Pajama Press

Posts Tagged ‘picture-books’

Small Things “offers a significant potential gift: understanding, and the possibility of recovery” says The Times Literary Supplement

Posted on May 11th, 2018 by pajamapress

Cover: Small Things Author: Mel Tregonning Publisher: Pajama Press“When giving children books, well-meaning adults may feel impelled to offer challenge, too – opting for text-dense vocabulary boosters at the reader’s diagnosed level, with the difficulty ramped up a little for luck. However gentle, though, this sort of nudge is not an unalloyed blessing. It may pluck children out of storylines in which they were ecstatically resident; deny them the elegant plotting of a well-turned mystery, the satisfying structure of a pony story or the terseness of a comic adventure….

A frequent casualty of the utilitarian focus on advancement and sheer length is illustration, and the reader’s respect for it. The children told “You’re too old for picture books” are not only banished abruptly from an enchanted kingdom. They are also held back from winkling out images’ stored secrets of detail, and from learning the artist’s language of window-frame, colour, light, shade, emphasis, the single line that communicates mood, or loss, or season – everything we mean by “visual literacy”. Sophisticated, demanding concepts may also be com­municated, via illustration, to readers unable or unwilling as yet to parse the complex language required.

Small Things, a wordless graphic novel by Mel Tregonning, and finished, after her death, by Shaun Tan (Allen & Unwin), is an extra­ordinary example: an illustrated book that communicates difficult, painful ideas solely via intricate monochrome graphite drawings….[T]o the ten- or twelve-year-old besieged by incipient anxiety or depression it offers a ­significant potential gift: understanding, and the possibility of recovery….The image of a small, vulnerable body breaking down by degrees, while deeply discomfiting, honours the weight of what it conveys; and the book as a whole celebrates the helpfulness of uncon­ditional love, while successfully avoiding a superficial, unduly swift resolution….”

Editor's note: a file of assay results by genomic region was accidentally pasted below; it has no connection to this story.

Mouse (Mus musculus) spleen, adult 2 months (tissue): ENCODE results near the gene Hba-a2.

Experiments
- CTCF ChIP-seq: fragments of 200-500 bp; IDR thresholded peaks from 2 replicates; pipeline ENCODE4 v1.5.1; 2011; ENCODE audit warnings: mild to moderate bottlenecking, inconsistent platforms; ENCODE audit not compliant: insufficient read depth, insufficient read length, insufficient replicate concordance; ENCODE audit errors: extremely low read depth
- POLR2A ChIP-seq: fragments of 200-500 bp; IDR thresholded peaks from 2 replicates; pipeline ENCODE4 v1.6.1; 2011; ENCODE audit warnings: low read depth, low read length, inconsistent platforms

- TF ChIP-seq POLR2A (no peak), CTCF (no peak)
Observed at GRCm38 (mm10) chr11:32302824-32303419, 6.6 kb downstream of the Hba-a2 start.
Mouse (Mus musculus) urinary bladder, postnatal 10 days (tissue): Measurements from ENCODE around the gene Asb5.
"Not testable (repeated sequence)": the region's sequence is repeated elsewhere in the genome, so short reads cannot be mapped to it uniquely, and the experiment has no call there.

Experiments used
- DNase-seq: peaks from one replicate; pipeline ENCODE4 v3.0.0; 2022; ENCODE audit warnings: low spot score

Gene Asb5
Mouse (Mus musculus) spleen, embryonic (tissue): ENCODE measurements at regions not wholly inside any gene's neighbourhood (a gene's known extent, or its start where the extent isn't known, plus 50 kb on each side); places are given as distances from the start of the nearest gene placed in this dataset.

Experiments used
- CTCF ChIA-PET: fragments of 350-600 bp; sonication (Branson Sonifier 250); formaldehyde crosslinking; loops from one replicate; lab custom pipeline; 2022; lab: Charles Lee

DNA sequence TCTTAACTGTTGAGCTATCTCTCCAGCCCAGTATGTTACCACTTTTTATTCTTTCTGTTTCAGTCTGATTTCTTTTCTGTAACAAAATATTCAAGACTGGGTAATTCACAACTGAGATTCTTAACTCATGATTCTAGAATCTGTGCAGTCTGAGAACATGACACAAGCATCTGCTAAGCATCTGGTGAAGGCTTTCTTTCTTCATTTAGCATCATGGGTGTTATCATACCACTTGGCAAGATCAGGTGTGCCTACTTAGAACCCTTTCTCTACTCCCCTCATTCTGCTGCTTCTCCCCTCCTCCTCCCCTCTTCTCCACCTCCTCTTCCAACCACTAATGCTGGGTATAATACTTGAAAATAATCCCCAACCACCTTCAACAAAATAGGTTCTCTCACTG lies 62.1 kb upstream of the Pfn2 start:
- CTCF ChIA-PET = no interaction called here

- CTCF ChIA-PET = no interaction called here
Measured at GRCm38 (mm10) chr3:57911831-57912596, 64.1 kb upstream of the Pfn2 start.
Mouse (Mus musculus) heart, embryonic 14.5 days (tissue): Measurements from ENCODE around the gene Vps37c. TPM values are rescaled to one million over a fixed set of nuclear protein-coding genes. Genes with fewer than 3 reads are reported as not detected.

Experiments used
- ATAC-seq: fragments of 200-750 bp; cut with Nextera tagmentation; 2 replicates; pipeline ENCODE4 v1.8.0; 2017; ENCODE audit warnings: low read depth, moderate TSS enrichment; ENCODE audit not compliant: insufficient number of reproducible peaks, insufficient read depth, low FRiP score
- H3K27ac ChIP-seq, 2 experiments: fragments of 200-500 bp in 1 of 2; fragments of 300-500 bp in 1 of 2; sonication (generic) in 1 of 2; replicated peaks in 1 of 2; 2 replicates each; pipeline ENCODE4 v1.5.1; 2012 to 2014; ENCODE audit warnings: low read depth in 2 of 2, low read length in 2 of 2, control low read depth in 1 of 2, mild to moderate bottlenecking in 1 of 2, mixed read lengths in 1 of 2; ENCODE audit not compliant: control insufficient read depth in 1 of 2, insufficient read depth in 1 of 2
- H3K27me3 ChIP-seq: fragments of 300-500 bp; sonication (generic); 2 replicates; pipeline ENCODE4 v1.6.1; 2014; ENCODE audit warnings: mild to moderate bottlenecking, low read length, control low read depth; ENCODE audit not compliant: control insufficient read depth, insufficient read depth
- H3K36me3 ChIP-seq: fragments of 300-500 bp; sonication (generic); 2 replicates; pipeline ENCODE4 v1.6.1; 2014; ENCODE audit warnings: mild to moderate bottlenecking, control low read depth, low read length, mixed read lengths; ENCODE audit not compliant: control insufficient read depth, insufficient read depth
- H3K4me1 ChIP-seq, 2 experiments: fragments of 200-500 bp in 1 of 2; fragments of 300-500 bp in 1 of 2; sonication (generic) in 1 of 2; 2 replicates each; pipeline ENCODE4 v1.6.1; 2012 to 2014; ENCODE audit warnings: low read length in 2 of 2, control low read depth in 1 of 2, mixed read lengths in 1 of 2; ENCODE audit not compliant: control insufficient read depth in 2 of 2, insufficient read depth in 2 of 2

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School Library Journal calls Ben and the Scaredy-Dog “compassionate” and “warmhearted”

Posted on May 3rd, 2018 by pajamapress

Cover: Ben and the Scaredy-Dog Author: Sarah Ellis Illustrator: Kim La Fave Publisher: Pajama Press“Emphasized in thick, crayonlike outlines, the soft, cartoon illustrations add comfort and charm to this encouraging, gentle narrative about a common childhood fear. VERDICT This compassionate story may ease some anxiety in young children who are nervous or fearful around dogs. A warmhearted addition to Ellis and LaFave’s books about Ben.”

Read the full review in the May 2018 issue of School Library Journal

Canadian Bookworm calls Wash On! “lovely” and “fun”

Posted on April 29th, 2018 by pajamapress

Cover: Wash On! Author: Michèle Marineau Illustrator: Manon Gauthier Translator: Erin Woods Publisher: Pajama Press“This lovely tale of a young girl who finds the magical power of words while taking a bath, will delight all young readers….The fun of imagining [coloritis] happening is enhanced by the illustrations showing color moving to other objects and the confusion it causes. A fun book.”

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Wash On! “focuses on the joie de vivre of a world filled with colour” says CanLit for LittleCanadians

Posted on April 26th, 2018 by pajamapress

Cover: Wash On! Author: Michèle Marineau Illustrator: Manon Gauthier Translator: Erin Woods Publisher: Pajama Press“Though most of us wash off any dirt and colours that stain our skin, a little twist of words and fate have colour splotches washing onto little Petronilla in Quebec author and translator Michèle Marineau’s newest picture book Wash On!…

Wash On! may be based on a silly situation in which colours are transferred rather than cleaned off but the story actually has several powerful messages hidden in that imaginative scenario. First, Wash On! focuses on the joie de vivre of a world filled with colour. We all need a little colour in our lives…But like anything, it is possible to have too much of a good thing, as everyone learns, including Petronilla. Once the colours explode and there is no contrast and no way to differentiate objects, that joy is lost, like the dog, in an overabundance of stain. Splashes of colour are wonderfully invigorating and therapeutic but excesses are debilitating and even harmful. Second, Governor General award-winning author Michèle Marineau recognizes the power of children in defining the world and their need to manage their own circumstances. Her family may think of Petronilla as chaotic but she seems to just want a hand in determining the life she will lead.